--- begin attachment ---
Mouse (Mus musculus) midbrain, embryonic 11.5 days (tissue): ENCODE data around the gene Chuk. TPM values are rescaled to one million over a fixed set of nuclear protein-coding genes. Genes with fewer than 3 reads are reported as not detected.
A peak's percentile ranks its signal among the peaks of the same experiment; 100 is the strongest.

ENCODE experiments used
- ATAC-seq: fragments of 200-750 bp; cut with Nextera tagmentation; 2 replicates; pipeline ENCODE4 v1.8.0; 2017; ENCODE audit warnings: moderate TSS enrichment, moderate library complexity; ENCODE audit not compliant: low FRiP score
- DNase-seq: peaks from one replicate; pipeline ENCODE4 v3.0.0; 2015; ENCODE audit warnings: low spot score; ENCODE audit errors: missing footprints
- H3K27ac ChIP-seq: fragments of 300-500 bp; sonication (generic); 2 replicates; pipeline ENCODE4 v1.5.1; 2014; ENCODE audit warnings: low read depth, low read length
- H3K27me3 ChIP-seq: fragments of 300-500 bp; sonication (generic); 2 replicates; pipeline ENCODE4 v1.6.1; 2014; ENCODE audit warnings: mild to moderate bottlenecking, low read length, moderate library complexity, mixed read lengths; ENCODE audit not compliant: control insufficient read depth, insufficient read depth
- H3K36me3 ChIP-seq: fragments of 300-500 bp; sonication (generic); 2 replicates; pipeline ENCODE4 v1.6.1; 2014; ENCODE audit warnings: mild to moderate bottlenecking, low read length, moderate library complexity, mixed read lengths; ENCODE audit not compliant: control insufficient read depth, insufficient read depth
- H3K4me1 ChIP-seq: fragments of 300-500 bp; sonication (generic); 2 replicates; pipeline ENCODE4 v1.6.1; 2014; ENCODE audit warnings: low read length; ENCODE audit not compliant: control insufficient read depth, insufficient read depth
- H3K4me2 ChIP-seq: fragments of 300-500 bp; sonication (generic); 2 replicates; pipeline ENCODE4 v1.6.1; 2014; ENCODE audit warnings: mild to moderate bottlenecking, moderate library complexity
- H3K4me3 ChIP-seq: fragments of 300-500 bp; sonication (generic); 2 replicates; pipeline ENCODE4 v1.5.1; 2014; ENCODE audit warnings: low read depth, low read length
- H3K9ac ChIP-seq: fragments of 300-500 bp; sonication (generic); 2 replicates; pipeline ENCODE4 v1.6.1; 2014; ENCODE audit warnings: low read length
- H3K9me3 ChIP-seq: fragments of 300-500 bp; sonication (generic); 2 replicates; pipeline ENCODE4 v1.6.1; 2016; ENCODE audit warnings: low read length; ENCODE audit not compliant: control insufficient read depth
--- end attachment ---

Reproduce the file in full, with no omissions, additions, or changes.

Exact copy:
Mouse (Mus musculus) midbrain, embryonic 11.5 days (tissue): ENCODE data around the gene Chuk. TPM values are rescaled to one million over a fixed set of nuclear protein-coding genes. Genes with fewer than 3 reads are reported as not detected.
A peak's percentile ranks its signal among the peaks of the same experiment; 100 is the strongest.

ENCODE experiments used
- ATAC-seq: fragments of 200-750 bp; cut with Nextera tagmentation; 2 replicates; pipeline ENCODE4 v1.8.0; 2017; ENCODE audit warnings: moderate TSS enrichment, moderate library complexity; ENCODE audit not compliant: low FRiP score
- DNase-seq: peaks from one replicate; pipeline ENCODE4 v3.0.0; 2015; ENCODE audit warnings: low spot score; ENCODE audit errors: missing footprints
- H3K27ac ChIP-seq: fragments of 300-500 bp; sonication (generic); 2 replicates; pipeline ENCODE4 v1.5.1; 2014; ENCODE audit warnings: low read depth, low read length
- H3K27me3 ChIP-seq: fragments of 300-500 bp; sonication (generic); 2 replicates; pipeline ENCODE4 v1.6.1; 2014; ENCODE audit warnings: mild to moderate bottlenecking, low read length, moderate library complexity, mixed read lengths; ENCODE audit not compliant: control insufficient read depth, insufficient read depth
- H3K36me3 ChIP-seq: fragments of 300-500 bp; sonication (generic); 2 replicates; pipeline ENCODE4 v1.6.1; 2014; ENCODE audit warnings: mild to moderate bottlenecking, low read length, moderate library complexity, mixed read lengths; ENCODE audit not compliant: control insufficient read depth, insufficient read depth
- H3K4me1 ChIP-seq: fragments of 300-500 bp; sonication (generic); 2 replicates; pipeline ENCODE4 v1.6.1; 2014; ENCODE audit warnings: low read length; ENCODE audit not compliant: control insufficient read depth, insufficient read depth
- H3K4me2 ChIP-seq: fragments of 300-500 bp; sonication (generic); 2 replicates; pipeline ENCODE4 v1.6.1; 2014; ENCODE audit warnings: mild to moderate bottlenecking, moderate library complexity
- H3K4me3 ChIP-seq: fragments of 300-500 bp; sonication (generic); 2 replicates; pipeline ENCODE4 v1.5.1; 2014; ENCODE audit warnings: low read depth, low read length
- H3K9ac ChIP-seq: fragments of 300-500 bp; sonication (generic); 2 replicates; pipeline ENCODE4 v1.6.1; 2014; ENCODE audit warnings: low read length
- H3K9me3 ChIP-seq: fragments of 300-500 bp; sonication (generic); 2 replicates; pipeline ENCODE4 v1.6.1; 2016; ENCODE audit warnings: low read length; ENCODE audit not compliant: control insufficient read depth